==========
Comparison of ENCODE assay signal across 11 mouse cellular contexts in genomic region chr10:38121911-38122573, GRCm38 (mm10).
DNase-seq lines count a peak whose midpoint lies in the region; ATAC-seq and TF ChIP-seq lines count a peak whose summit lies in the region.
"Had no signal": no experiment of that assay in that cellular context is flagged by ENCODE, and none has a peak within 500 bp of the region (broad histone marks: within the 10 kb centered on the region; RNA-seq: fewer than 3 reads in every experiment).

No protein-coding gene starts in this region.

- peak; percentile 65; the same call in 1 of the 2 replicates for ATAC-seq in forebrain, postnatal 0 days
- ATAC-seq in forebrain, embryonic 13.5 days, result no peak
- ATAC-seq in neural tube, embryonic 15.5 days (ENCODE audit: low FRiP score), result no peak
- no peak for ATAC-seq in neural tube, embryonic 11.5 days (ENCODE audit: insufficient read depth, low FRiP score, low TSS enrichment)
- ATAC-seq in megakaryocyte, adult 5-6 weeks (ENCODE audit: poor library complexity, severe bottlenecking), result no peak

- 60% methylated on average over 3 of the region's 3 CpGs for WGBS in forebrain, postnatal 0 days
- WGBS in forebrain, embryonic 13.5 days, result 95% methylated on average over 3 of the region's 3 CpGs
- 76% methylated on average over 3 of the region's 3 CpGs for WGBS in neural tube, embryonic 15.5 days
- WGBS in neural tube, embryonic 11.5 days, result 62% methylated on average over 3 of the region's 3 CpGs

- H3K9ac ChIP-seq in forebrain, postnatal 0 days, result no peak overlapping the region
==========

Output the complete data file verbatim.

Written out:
Comparison of ENCODE assay signal across 11 mouse cellular contexts in genomic region chr10:38121911-38122573, GRCm38 (mm10).
DNase-seq lines count a peak whose midpoint lies in the region; ATAC-seq and TF ChIP-seq lines count a peak whose summit lies in the region.
"Had no signal": no experiment of that assay in that cellular context is flagged by ENCODE, and none has a peak within 500 bp of the region (broad histone marks: within the 10 kb centered on the region; RNA-seq: fewer than 3 reads in every experiment).

No protein-coding gene starts in this region.

- peak; percentile 65; the same call in 1 of the 2 replicates for ATAC-seq in forebrain, postnatal 0 days
- ATAC-seq in forebrain, embryonic 13.5 days, result no peak
- ATAC-seq in neural tube, embryonic 15.5 days (ENCODE audit: low FRiP score), result no peak
- no peak for ATAC-seq in neural tube, embryonic 11.5 days (ENCODE audit: insufficient read depth, low FRiP score, low TSS enrichment)
- ATAC-seq in megakaryocyte, adult 5-6 weeks (ENCODE audit: poor library complexity, severe bottlenecking), result no peak

- 60% methylated on average over 3 of the region's 3 CpGs for WGBS in forebrain, postnatal 0 days
- WGBS in forebrain, embryonic 13.5 days, result 95% methylated on average over 3 of the region's 3 CpGs
- 76% methylated on average over 3 of the region's 3 CpGs for WGBS in neural tube, embryonic 15.5 days
- WGBS in neural tube, embryonic 11.5 days, result 62% methylated on average over 3 of the region's 3 CpGs

- H3K9ac ChIP-seq in forebrain, postnatal 0 days, result no peak overlapping the region